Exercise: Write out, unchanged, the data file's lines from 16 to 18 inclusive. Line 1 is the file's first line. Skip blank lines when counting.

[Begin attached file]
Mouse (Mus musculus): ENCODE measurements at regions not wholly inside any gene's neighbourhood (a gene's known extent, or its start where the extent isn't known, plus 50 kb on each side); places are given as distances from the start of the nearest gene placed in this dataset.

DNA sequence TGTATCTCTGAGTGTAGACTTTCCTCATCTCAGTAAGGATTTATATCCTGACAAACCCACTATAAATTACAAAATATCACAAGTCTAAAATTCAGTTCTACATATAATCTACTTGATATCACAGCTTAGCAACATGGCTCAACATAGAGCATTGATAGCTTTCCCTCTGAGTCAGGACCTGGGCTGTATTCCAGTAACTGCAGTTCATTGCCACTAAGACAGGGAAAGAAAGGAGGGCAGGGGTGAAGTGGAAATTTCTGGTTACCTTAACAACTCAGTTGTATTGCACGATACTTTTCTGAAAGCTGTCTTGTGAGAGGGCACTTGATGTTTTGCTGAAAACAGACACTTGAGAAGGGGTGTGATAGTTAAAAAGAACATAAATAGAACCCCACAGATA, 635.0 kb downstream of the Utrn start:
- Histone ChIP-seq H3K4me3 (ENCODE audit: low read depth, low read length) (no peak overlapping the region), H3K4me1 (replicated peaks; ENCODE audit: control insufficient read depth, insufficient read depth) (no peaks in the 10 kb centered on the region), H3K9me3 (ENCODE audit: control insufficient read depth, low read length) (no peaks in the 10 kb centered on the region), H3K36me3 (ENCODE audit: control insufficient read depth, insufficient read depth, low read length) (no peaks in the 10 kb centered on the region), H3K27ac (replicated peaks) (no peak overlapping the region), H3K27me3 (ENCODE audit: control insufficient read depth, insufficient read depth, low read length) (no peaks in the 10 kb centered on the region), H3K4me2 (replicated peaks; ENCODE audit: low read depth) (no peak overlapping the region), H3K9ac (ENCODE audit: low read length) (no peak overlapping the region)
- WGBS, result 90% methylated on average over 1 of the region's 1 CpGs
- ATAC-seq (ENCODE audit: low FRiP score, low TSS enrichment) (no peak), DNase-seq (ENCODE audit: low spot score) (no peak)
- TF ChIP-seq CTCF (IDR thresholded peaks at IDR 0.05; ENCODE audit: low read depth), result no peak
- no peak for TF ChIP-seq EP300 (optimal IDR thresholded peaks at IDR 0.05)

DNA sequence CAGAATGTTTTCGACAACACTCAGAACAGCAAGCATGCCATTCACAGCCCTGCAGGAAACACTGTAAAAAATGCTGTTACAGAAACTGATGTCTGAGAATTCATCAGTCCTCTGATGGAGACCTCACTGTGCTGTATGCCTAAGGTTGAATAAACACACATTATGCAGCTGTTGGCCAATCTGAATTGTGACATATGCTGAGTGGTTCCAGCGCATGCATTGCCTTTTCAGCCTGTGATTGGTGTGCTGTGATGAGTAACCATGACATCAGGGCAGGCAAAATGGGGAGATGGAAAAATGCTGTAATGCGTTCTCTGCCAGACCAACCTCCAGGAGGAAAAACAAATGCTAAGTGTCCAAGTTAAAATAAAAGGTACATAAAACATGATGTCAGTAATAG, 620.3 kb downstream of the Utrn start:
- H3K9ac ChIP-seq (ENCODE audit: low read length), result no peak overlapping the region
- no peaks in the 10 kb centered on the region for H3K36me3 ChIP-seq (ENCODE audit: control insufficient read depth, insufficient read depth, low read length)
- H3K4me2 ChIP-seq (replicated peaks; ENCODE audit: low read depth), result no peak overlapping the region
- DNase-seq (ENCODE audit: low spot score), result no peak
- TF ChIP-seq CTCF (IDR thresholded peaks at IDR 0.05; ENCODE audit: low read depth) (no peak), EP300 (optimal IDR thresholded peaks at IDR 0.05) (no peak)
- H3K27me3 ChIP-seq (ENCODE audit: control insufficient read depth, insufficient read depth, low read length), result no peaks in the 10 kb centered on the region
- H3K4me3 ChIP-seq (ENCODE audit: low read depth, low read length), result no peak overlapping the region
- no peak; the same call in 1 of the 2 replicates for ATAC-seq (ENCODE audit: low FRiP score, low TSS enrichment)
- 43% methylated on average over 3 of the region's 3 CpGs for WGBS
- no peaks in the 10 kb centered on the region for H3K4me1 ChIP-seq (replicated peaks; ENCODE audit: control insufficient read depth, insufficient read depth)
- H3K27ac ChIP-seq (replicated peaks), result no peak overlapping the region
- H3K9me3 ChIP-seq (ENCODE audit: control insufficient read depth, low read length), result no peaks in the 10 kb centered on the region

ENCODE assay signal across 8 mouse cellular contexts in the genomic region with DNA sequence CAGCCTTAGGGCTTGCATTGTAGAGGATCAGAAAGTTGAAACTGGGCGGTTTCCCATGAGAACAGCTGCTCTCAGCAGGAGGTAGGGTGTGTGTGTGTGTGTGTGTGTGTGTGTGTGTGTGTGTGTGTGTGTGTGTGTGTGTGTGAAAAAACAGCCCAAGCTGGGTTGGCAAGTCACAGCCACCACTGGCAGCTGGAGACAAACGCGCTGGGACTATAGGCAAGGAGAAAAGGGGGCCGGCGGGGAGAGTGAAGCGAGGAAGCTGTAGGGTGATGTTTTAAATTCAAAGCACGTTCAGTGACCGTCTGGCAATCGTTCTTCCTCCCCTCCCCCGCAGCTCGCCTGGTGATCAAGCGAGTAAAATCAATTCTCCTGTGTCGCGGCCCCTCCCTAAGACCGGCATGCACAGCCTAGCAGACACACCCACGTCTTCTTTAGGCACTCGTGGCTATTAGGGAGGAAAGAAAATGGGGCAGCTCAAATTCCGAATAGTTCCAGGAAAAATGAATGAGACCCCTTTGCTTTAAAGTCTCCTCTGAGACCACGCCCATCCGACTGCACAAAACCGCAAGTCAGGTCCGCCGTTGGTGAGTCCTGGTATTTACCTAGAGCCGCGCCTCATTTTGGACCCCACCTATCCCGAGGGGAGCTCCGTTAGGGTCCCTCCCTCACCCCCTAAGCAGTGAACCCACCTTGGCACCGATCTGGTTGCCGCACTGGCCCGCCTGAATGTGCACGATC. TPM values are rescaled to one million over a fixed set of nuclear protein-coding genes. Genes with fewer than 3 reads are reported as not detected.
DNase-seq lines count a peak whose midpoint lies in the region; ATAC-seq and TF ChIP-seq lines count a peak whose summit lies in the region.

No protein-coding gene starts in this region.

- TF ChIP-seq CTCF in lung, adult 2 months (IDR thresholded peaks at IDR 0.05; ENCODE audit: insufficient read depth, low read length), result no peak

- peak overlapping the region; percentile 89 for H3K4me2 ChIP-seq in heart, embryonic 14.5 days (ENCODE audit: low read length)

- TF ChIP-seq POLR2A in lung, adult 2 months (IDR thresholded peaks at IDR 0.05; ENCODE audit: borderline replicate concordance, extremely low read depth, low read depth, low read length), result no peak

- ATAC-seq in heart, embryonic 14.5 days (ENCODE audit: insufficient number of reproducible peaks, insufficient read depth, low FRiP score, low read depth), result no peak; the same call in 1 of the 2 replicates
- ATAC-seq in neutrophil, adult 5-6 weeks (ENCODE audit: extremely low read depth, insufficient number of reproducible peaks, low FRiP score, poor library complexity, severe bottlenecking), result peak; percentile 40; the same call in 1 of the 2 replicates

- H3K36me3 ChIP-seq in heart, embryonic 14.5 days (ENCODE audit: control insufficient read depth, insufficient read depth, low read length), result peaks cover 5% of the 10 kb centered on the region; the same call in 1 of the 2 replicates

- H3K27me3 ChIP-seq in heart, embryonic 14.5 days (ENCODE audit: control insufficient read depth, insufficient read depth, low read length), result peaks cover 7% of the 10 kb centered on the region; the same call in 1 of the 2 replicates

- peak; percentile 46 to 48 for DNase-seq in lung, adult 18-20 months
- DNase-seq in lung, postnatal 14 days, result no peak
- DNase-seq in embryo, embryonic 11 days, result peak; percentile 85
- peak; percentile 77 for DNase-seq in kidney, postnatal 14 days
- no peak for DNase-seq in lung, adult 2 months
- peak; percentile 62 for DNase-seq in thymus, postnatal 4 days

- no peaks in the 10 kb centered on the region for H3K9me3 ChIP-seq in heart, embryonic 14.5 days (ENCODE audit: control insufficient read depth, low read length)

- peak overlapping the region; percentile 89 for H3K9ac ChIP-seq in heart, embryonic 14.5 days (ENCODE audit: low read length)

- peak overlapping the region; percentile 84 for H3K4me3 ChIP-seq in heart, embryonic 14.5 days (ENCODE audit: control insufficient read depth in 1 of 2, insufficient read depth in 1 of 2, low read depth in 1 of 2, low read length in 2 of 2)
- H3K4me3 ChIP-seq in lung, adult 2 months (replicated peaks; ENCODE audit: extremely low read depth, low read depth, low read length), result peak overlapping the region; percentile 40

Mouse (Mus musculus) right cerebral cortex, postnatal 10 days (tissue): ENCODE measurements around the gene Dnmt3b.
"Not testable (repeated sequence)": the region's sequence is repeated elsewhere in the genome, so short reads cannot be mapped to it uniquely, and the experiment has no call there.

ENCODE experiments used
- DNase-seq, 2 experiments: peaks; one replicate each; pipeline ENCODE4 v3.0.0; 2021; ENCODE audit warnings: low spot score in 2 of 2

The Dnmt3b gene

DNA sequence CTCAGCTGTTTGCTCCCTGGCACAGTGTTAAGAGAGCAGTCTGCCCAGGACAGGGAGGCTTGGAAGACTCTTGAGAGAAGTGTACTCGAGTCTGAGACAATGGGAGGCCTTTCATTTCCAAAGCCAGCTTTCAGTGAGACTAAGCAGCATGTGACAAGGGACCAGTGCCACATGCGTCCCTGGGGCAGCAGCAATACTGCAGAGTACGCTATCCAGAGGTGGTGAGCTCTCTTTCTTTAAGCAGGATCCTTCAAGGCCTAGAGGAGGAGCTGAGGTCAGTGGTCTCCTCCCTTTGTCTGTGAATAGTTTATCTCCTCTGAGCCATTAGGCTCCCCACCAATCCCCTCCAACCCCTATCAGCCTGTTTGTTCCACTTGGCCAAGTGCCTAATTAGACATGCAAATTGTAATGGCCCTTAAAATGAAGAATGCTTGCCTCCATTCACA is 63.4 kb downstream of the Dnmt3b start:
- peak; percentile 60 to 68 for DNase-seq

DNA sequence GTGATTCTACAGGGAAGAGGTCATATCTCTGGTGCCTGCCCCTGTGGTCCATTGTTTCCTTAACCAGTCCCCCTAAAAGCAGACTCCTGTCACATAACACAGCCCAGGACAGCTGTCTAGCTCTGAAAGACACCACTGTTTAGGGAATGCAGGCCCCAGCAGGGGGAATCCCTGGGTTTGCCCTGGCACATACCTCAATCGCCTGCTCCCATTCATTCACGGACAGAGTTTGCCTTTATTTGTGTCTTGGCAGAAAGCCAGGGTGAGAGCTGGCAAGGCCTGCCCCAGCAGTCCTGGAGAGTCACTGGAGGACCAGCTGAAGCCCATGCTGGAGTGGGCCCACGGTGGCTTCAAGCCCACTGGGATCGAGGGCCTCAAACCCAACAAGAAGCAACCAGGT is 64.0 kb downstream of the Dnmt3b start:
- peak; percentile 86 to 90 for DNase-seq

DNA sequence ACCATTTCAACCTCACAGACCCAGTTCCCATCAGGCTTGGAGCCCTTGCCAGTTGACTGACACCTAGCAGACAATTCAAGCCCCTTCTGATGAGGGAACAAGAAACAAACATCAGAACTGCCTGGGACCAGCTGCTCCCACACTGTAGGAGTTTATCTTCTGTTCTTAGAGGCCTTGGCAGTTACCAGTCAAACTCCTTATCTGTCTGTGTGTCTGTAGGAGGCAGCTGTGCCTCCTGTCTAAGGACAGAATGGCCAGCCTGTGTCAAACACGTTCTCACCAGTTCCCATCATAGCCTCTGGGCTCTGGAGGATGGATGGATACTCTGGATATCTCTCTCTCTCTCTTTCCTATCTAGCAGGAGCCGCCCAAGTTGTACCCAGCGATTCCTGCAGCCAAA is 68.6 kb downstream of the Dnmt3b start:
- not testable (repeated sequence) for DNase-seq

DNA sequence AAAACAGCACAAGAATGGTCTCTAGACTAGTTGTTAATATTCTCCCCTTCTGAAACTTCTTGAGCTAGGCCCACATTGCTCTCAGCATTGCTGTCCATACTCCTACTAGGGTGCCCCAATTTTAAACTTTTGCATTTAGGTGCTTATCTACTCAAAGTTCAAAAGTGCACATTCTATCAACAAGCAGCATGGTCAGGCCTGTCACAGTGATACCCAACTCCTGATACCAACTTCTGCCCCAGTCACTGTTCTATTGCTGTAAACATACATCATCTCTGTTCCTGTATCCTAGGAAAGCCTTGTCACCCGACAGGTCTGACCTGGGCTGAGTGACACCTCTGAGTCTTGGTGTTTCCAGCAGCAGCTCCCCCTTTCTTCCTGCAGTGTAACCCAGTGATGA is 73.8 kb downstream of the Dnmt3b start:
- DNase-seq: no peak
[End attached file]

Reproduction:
- no peak; the same call in 1 of the 2 replicates for ATAC-seq (ENCODE audit: low FRiP score, low TSS enrichment)
- 43% methylated on average over 3 of the region's 3 CpGs for WGBS
- no peaks in the 10 kb centered on the region for H3K4me1 ChIP-seq (replicated peaks; ENCODE audit: control insufficient read depth, insufficient read depth)